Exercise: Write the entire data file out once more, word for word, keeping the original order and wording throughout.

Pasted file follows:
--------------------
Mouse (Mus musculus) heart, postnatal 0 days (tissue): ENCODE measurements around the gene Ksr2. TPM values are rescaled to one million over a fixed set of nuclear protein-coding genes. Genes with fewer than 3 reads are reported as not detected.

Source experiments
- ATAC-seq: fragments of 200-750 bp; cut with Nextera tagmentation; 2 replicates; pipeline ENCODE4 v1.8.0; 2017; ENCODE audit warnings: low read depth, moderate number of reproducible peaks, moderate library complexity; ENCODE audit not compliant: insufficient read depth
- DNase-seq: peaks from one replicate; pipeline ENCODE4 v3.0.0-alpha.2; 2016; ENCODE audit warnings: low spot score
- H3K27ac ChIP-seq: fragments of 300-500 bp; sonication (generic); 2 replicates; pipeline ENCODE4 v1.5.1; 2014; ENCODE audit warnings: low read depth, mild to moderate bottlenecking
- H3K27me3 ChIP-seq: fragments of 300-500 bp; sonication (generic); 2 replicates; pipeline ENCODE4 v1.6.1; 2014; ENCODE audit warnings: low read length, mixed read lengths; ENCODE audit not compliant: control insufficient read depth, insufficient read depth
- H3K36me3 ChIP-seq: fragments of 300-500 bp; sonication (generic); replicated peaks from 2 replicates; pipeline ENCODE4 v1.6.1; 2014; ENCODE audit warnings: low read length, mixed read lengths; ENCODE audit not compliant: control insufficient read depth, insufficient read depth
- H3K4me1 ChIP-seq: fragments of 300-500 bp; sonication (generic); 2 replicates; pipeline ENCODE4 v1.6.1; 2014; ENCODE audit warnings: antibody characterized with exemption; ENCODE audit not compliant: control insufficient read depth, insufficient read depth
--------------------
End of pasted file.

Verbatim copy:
Mouse (Mus musculus) heart, postnatal 0 days (tissue): ENCODE measurements around the gene Ksr2. TPM values are rescaled to one million over a fixed set of nuclear protein-coding genes. Genes with fewer than 3 reads are reported as not detected.

Source experiments
- ATAC-seq: fragments of 200-750 bp; cut with Nextera tagmentation; 2 replicates; pipeline ENCODE4 v1.8.0; 2017; ENCODE audit warnings: low read depth, moderate number of reproducible peaks, moderate library complexity; ENCODE audit not compliant: insufficient read depth
- DNase-seq: peaks from one replicate; pipeline ENCODE4 v3.0.0-alpha.2; 2016; ENCODE audit warnings: low spot score
- H3K27ac ChIP-seq: fragments of 300-500 bp; sonication (generic); 2 replicates; pipeline ENCODE4 v1.5.1; 2014; ENCODE audit warnings: low read depth, mild to moderate bottlenecking
- H3K27me3 ChIP-seq: fragments of 300-500 bp; sonication (generic); 2 replicates; pipeline ENCODE4 v1.6.1; 2014; ENCODE audit warnings: low read length, mixed read lengths; ENCODE audit not compliant: control insufficient read depth, insufficient read depth
- H3K36me3 ChIP-seq: fragments of 300-500 bp; sonication (generic); replicated peaks from 2 replicates; pipeline ENCODE4 v1.6.1; 2014; ENCODE audit warnings: low read length, mixed read lengths; ENCODE audit not compliant: control insufficient read depth, insufficient read depth
- H3K4me1 ChIP-seq: fragments of 300-500 bp; sonication (generic); 2 replicates; pipeline ENCODE4 v1.6.1; 2014; ENCODE audit warnings: antibody characterized with exemption; ENCODE audit not compliant: control insufficient read depth, insufficient read depth